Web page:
The whole book of Philippians is about a joy that we know — a joy.  Do you remember what we said about joy, quoting the Yale theologian?  It’s thicker than happiness?  It’s this idea that life is actually so much better than I ever thought possible, and this kind of a recurring, deep within satisfaction, contentment, happiness.  It’s this, “Wow – it just gets better and better and better in exceeding my expectations in phenomenal ways.”

Paul is saying life with Christ is a life of abounding, unending, unbroken joy – that Jesus descended, became a man in humble circumstances, gave his life, and died on a cross to pay the penalty, to free us from our sin and pride and selfishness, so that we could then follow him in this life of the cross.  To live is to know Christ and to follow him, and to live this life knowing joy, knowing contentment, so I don’t live under my circumstances.

I’m not detached from my circumstances.  I’m not primarily about changing my circumstances.  That’s there.  “I can do all things through Christ who strengthens me” is not “through Christ, I can always win and I can always change what’s going on.”  It’s first of all primarily about “God does something in me so that no matter what is going on outside of me, I am content and at peace.”  Are you with me?  Are you with me?  Are you confused?  Would you tell me if you were?  Some of you just lied.

Okay, this is very important.  I’m not just trying to dissect this down to its smallest part.  These nuances are very important.  “I can do all things through Christ who strengthens me” is not primarily about “I always win.  I change life so that I like what’s going on.”  But secondarily it does have a meaning that “my circumstances are changed because I am in Christ.”

Let me try to illustrate it this way.  Tim Keller, in his book on marriage, an excellent resource — The Meaning of Marriage — says that when couples get married, an individual in marriage soon discovers three things.

  • Discovery #1:  This person (I will speak as the male in the marriage) this person I married, this woman, is much more selfish than I thought she was.  That’s discovery #1.
  • Discovery #2 is:  I’m pretty sure she is thinking the same thing:  that I am much more selfish than she thought I was.
  • Discovery #3:  I’m pretty sure that her selfishness is worse than my selfishness.

There is this revelation that comes in marriage, and typically a couple will do one of two things at this critical juncture.  They will either fall apart and not make it, or they kind of go to their corners, make peace with it, live their own lives, and stop engaging in the same way – a little bit disillusioned, a little detached, a little disinterested.

Paul is calling us to the life of the cross so that the Christian in that moment doesn’t disengage, but goes to a whole new level of engagement, a different kind of engagement — the cross life, the life of Christ in me.  So though I’m pretty sure that her selfishness is worse than mine, I’m going to declare war on my selfishness and live to serve, cherish, and nourish her.  Instead of going to our separate corners, I’m going to go to her corner in a kind of a scene where I am going to be there serving, caring, cherishing, nourishing, and dying to self, and then a new kind of engagement is open to me.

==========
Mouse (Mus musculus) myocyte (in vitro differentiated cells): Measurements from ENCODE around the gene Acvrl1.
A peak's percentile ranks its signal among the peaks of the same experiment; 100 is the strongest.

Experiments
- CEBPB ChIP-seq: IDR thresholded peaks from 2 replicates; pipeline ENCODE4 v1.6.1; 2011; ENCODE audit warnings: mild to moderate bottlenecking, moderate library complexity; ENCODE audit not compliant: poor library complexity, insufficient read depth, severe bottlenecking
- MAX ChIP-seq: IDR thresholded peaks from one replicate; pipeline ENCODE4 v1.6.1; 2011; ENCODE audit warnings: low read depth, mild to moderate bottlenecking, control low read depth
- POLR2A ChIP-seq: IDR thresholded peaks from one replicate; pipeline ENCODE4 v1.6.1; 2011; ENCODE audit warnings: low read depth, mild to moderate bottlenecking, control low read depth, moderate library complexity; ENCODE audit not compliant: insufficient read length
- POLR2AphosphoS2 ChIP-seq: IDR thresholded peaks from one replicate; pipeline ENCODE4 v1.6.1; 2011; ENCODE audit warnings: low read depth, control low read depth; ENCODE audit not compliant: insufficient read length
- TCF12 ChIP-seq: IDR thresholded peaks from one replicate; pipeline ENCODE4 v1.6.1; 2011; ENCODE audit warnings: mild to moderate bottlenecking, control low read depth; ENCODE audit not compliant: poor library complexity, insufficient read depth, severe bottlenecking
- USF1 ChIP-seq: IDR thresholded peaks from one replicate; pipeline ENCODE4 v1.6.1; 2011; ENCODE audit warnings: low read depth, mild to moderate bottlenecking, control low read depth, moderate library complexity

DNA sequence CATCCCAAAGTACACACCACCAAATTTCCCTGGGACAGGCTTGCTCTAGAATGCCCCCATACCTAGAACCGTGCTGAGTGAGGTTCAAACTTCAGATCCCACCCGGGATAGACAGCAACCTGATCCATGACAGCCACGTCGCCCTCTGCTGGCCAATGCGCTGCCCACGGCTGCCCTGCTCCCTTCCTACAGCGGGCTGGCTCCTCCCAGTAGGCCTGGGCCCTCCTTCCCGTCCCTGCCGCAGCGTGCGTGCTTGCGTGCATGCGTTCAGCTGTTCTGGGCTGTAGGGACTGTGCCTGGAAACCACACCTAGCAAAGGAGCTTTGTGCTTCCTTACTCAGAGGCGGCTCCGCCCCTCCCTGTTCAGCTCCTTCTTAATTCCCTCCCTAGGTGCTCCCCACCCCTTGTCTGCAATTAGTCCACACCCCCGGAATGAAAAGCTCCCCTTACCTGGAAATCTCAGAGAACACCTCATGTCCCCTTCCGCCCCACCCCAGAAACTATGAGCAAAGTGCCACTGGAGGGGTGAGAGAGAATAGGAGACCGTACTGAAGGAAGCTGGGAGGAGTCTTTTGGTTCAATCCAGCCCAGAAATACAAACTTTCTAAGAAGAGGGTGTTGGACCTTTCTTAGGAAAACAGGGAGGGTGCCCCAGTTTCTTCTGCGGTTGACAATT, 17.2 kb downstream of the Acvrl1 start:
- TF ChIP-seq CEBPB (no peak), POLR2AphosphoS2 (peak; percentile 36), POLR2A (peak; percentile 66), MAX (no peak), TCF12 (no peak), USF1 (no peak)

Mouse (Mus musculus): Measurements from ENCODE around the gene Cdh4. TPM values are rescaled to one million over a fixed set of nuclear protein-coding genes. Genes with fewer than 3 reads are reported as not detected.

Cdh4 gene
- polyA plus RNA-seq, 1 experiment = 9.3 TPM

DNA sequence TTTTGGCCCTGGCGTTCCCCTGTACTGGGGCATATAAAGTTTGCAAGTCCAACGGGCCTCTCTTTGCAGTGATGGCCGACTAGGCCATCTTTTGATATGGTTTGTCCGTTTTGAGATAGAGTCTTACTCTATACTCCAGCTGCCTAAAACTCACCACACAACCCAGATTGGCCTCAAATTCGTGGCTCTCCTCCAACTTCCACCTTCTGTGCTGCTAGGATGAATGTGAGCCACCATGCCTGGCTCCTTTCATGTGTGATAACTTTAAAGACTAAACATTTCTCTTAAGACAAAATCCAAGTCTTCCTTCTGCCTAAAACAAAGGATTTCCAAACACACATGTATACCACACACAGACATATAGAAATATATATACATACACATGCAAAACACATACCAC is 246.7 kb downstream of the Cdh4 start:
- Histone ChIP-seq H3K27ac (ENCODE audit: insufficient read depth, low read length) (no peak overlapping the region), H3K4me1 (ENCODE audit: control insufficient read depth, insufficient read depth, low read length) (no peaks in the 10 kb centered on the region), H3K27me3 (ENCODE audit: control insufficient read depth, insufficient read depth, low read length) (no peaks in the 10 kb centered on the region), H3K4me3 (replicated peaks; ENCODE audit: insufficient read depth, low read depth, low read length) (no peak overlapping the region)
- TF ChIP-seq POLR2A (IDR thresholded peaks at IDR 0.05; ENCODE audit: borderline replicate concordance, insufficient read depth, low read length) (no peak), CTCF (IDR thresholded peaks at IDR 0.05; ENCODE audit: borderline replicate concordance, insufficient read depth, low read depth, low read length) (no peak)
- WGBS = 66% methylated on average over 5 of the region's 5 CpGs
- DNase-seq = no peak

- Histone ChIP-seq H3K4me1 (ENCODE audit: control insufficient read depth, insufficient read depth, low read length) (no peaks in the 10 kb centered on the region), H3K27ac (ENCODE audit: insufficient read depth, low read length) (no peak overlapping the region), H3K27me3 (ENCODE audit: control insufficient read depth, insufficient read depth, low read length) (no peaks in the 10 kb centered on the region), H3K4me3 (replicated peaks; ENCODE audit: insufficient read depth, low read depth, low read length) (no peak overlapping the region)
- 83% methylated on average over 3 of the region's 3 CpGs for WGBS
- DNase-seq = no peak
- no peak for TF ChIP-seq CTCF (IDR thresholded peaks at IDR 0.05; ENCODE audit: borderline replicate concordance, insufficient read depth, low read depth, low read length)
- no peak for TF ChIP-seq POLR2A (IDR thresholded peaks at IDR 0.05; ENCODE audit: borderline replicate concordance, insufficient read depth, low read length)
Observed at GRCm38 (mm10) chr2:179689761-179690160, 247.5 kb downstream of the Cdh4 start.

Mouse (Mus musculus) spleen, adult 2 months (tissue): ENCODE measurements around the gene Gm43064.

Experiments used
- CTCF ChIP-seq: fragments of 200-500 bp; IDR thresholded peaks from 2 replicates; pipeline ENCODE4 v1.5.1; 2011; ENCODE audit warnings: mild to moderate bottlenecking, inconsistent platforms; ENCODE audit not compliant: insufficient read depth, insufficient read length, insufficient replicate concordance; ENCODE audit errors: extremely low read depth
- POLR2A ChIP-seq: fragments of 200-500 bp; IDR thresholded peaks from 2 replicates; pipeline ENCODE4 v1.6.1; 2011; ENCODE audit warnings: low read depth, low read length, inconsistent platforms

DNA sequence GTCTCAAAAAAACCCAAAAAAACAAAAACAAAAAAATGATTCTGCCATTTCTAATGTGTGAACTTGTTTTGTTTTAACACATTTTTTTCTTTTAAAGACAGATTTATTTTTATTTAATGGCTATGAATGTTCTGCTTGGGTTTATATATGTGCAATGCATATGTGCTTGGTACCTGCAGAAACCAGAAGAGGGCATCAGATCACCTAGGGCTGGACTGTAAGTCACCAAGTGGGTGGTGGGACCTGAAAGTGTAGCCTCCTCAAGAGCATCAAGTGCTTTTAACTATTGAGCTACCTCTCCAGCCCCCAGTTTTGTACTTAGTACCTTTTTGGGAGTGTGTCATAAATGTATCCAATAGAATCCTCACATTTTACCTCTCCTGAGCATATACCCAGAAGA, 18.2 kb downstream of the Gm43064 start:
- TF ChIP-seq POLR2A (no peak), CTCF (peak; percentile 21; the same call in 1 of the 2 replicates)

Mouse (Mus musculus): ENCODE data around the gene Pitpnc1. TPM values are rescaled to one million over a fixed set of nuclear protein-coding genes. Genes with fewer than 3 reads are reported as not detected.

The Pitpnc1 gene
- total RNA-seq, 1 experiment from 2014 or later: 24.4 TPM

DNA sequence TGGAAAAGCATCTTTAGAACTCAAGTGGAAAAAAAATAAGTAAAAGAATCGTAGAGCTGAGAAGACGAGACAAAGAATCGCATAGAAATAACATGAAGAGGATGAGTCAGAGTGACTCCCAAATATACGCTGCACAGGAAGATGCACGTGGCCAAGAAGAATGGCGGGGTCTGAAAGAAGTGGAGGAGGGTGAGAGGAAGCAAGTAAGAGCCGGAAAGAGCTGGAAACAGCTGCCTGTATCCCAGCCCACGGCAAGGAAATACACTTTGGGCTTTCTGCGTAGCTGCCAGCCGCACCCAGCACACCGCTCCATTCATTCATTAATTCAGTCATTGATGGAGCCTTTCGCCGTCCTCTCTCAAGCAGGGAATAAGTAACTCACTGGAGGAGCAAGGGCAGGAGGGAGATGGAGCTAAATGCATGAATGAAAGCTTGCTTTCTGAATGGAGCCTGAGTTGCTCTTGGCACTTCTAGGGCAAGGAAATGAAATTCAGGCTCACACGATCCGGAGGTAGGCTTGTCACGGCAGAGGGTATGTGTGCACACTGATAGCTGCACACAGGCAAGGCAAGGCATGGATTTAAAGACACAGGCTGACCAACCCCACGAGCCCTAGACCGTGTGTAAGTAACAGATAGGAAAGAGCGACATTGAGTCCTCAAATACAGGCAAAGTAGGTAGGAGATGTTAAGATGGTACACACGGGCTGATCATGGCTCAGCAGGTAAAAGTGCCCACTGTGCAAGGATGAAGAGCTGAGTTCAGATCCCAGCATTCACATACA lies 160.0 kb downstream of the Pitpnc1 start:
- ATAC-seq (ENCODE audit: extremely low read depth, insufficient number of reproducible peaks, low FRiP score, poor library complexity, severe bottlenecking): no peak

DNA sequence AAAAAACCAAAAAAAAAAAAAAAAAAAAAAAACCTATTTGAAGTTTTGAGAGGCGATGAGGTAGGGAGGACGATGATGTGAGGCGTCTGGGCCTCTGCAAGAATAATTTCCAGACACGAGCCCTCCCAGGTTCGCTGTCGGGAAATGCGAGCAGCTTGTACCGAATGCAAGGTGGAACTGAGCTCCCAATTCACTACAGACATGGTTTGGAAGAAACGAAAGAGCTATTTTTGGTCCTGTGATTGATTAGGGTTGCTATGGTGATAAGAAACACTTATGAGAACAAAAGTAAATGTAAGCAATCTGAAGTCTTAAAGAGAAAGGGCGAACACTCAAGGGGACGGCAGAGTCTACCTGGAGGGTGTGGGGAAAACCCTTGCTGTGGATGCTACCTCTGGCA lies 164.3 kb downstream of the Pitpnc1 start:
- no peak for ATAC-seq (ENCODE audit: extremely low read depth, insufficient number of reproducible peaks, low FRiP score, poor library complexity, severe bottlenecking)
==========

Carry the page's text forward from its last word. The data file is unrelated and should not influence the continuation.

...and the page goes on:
Now, this is all introduction.  I hope you are with me.  It’s important at this point to understand that Paul is teaching in the book of Philippians that it’s more than a method or formula.  Using that marriage analogy, I am dying to self.  It’s the life of the cross.  I’m pursuing my mate.  But it’s not just a formula.  Christ is in me.  Christ is working.  I am experiencing him.  And because of that, he is changing me.  He is changing her.  He is in the atmosphere.  He is changing everything.

Paul is saying:  “For me, to live is Christ and to die is gain” – Philippians 1:21.  This is so amazing!  I never imagined that life could be like this!  If my marriage is good, I’m content.  If my marriage is bad, I’m content.  I am embracing the life of following Jesus in the walk of the cross, dying to self, crucifying my flesh, living to serve, but it’s not just a formula.  He is actually in me and he is changing me and he is changing everything else.  It’s not in predictable ways.  It’s in wonderfully unpredictable ways.  This is so great!  And when I die, it’s better!  Because then I am with Christ!

Some of you have two images right now about marriage.  Brian just said it’s a cross to bear, and it’s like an MMA fight.  You go to your corners.  You have Ronda Rousey or…  That’s not the message here.  The message is that there is a contentment in Christ that leads us into a place of engagement that’s on a whole different level than what we typically know.

Last week I promised you two things in today’s message.  I want there to be truth in advertising, so here are the two things:

  1. This passage teaches a surprising benefit, a surprising benefit, a super bonus, a benefit that comes from true contentment in Christ.
  2. Secondly, it gives us a promise that becomes our focus, a promise that pushes out contentment and the fruit of it — that supports it, a powerful promise from God that is behind it all.

The bonus first — the unexpected blessing.  What you find in this passage is a look into Paul and his relationship with the Philippians.  The bonus is this:  We have a new kind, a new level of intimacy in relationship when we are content in Christ.  Let me say that again:  When we find contentment in Christ, we experience new, deeper, more intimate relationship.  Do you find yourself ever wanting friendships and intimacy in relationship that are more transparent, authentic, honest?  You love the other person not for what you get from that person.   You can really be yourself around that person, and there is a deep, intimate, appropriate knowledge of one another.

Paul models that here.  In fact, it’s really fascinating what he does.  He goes to say thank you.  This is my summary of the passage.  He says, “Listen, you sent this extravagant gift from Epaphroditus.  He delivered it.  I am here in jail.  I need it desperately.  I am in prison for preaching the gospel.  This is wonderful.  Thank you.  But, listen, don’t misunderstand:  I am content whether I get the gift or not.  In fact, I am fine whether you send the gift or not.  The gift was great, but really I am okay.  In fact, I think it was a good thing for you to give the gift, because there will be an eternal reward for you, and there will be blessing and you will grow from it, and you will grow closer to God.  So, thanks but no thanks.  I didn’t really need it.  It’s better for you that you gave, so I’m glad that you gave because it’s really good for you, but I was fine without it.”